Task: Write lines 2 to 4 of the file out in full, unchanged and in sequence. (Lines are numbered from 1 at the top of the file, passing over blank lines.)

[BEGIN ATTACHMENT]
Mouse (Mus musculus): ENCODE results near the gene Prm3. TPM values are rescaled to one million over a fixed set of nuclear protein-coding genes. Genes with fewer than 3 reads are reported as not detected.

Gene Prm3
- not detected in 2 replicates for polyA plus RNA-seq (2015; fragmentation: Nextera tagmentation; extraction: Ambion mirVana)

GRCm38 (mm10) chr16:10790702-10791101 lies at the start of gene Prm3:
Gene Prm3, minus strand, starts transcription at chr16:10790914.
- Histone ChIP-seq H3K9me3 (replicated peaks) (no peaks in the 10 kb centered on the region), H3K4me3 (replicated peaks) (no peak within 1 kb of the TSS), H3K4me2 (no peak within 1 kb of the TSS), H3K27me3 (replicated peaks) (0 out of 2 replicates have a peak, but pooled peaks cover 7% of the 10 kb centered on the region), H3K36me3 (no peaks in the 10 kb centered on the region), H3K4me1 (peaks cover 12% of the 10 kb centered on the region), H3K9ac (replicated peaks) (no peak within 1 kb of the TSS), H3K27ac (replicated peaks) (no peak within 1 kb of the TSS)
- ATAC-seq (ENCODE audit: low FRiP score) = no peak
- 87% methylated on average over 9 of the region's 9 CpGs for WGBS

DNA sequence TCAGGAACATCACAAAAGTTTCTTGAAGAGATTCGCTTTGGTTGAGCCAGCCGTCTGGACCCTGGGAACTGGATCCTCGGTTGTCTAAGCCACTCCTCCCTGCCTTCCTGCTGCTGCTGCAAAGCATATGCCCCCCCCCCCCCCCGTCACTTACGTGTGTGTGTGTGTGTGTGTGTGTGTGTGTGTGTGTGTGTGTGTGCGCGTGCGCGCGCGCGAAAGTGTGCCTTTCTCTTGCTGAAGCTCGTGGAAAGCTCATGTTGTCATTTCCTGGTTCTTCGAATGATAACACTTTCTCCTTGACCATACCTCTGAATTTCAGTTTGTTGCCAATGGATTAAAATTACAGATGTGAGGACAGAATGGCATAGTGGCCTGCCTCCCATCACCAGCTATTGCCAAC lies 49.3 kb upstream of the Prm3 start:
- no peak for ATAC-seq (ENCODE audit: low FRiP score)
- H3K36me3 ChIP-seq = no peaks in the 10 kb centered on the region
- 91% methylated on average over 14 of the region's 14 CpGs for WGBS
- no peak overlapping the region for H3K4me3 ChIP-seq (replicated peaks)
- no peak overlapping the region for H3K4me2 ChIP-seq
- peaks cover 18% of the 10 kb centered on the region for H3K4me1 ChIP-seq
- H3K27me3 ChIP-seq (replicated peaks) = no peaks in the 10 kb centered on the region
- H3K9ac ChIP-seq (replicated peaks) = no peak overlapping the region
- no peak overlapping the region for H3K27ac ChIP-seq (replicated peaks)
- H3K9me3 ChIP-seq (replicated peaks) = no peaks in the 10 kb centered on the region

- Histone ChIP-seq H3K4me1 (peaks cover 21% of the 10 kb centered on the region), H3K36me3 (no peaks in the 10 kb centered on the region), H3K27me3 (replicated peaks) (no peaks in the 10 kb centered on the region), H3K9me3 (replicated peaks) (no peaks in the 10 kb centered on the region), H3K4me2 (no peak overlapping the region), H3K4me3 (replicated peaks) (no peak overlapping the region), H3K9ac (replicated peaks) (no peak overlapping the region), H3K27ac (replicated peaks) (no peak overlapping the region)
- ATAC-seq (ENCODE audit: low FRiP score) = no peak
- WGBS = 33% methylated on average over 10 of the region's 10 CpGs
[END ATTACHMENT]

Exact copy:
Gene Prm3
- not detected in 2 replicates for polyA plus RNA-seq (2015; fragmentation: Nextera tagmentation; extraction: Ambion mirVana)

GRCm38 (mm10) chr16:10790702-10791101 lies at the start of gene Prm3: